Schechter: George Van Haltren’s overlooked greatness

From SABR member Gabriel Schechter at The National Pastime Museum on July 2, 2015:

For the sake of argument, let’s say that Tim Raines never gets elected to the Hall of Fame. Jump forward a century or so to a handy baseball landmark, say the year 2130. Without the stamp of immortality conferred by induction into the Hall of Fame, Tim Raines is completely forgotten. Only scholars of the distant late-twentieth century even recognize the name. The savvy baseball fan recalls Rickey Henderson as the leadoff batter from that era worth remembering. Nobody knows or cares that for most of the second half of the twentieth century, Raines was a long-term star as a leadoff man, overshadowed only by the more prolific Henderson.

That is precisely the fate of George Van Haltren, whose heyday was 120 years ago. Pause a moment to ponder how little you know about him. A month ago, I knew he was a good hitter, a speedy outfielder, and a star on the pre-McGraw New York Giants, and that was about it. I chose him as a research subject because of my growing interest in players who excelled as both pitchers and hitters.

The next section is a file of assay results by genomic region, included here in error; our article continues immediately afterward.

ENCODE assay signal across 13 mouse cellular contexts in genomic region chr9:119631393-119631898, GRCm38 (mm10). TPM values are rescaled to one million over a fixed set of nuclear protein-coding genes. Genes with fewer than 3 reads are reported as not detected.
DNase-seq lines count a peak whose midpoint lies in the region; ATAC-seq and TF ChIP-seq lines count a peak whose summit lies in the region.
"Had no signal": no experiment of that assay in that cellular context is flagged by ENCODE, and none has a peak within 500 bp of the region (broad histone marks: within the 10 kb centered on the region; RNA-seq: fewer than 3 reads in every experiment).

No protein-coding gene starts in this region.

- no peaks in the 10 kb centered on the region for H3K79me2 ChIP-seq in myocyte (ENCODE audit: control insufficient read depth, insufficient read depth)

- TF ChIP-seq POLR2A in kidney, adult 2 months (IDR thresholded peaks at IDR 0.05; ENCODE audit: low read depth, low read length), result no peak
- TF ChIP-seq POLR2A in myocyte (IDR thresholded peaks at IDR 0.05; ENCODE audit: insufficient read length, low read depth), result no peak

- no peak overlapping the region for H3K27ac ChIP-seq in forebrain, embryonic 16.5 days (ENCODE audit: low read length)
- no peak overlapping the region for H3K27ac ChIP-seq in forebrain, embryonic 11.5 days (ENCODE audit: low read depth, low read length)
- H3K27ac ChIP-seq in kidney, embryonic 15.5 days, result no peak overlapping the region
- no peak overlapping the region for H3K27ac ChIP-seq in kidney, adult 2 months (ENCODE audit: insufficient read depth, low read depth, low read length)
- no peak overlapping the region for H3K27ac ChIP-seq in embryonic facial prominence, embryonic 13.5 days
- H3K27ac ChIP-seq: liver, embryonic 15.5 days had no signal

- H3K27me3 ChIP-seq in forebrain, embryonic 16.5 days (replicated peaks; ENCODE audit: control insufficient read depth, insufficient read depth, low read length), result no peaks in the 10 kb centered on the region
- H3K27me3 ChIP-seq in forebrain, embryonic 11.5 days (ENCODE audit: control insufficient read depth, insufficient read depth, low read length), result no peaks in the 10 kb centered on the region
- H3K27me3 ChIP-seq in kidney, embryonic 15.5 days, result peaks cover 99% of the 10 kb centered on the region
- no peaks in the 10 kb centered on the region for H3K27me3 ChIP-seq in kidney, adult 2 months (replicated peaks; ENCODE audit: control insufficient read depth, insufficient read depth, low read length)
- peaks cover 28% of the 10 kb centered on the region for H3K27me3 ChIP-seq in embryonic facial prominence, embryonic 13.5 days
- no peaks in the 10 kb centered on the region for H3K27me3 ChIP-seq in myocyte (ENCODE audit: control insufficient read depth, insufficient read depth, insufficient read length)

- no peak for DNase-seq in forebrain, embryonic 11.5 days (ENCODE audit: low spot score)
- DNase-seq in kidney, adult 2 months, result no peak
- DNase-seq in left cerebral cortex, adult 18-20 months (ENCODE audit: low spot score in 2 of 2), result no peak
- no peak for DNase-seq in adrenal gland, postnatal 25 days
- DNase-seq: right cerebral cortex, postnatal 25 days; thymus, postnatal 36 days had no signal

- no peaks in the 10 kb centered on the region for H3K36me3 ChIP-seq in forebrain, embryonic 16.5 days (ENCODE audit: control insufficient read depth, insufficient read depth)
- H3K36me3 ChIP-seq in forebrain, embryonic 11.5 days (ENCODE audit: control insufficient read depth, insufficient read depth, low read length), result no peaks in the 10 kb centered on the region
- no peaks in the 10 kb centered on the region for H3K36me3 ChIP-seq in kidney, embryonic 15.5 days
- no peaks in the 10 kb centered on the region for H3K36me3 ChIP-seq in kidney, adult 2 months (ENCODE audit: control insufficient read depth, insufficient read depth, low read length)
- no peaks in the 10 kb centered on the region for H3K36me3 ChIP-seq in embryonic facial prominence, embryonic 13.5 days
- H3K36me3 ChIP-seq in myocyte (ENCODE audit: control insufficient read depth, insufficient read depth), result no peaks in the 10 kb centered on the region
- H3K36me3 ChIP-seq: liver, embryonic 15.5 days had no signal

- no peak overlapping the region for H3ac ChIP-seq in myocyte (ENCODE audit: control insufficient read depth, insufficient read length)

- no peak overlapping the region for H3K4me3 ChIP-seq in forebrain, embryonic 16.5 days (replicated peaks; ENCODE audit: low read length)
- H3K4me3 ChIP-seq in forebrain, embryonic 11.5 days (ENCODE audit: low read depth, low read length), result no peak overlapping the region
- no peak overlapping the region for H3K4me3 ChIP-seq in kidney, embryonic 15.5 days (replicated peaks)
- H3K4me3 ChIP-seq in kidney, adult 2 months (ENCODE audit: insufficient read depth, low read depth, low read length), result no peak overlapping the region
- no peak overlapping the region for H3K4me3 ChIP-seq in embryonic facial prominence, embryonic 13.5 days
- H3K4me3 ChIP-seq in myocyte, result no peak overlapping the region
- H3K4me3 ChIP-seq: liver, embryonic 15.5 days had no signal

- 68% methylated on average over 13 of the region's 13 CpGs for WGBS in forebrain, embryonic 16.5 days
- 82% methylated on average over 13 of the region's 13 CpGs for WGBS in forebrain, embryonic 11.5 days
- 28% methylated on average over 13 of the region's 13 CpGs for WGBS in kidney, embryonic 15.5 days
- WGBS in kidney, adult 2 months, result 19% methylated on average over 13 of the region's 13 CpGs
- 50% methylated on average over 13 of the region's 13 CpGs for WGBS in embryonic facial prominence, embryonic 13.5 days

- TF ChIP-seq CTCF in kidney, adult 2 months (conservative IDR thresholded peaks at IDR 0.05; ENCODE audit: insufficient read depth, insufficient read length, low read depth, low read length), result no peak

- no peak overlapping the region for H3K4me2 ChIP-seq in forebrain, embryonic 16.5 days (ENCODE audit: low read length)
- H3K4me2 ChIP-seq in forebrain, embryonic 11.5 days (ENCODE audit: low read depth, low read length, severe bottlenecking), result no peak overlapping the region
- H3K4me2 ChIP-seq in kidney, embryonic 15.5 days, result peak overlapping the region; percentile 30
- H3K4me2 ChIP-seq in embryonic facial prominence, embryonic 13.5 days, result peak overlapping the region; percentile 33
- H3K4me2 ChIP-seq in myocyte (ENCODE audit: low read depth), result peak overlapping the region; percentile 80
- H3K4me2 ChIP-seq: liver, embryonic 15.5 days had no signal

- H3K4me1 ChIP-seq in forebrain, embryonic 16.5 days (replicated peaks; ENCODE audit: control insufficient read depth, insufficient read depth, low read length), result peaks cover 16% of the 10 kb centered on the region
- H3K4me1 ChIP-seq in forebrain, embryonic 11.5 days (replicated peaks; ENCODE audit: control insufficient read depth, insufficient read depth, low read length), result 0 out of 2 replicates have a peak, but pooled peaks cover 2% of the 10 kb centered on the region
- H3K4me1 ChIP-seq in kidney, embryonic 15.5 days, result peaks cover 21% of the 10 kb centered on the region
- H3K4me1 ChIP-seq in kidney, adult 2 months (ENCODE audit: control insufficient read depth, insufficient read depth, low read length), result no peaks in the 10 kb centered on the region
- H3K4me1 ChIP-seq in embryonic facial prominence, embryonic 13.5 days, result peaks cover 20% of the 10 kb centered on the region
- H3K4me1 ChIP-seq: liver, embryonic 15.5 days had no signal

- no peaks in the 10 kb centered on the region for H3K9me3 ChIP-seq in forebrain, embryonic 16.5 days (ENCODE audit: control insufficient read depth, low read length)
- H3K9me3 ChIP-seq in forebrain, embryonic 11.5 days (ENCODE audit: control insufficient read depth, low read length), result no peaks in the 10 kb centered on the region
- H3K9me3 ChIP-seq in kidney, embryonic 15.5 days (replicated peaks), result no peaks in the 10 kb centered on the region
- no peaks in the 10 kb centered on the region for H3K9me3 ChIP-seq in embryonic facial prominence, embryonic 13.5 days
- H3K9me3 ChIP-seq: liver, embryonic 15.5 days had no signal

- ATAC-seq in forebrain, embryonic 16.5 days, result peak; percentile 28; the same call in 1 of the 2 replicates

As always, I learned much more about the man and his accomplishments than I anticipated. Most of all, I learned that he was the Tim Raines of his time. He would be universally regarded as the greatest leadoff man of his era if not for “Sliding Billy” Hamilton, the prototype for “The Man of Steal” Henderson. Hamilton, who put up gaudier numbers than Van Haltren, made it to Cooperstown while Van Haltren took the long, lonely road to obscurity.

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Originally published: July 2, 2015. Last Updated: July 2, 2015.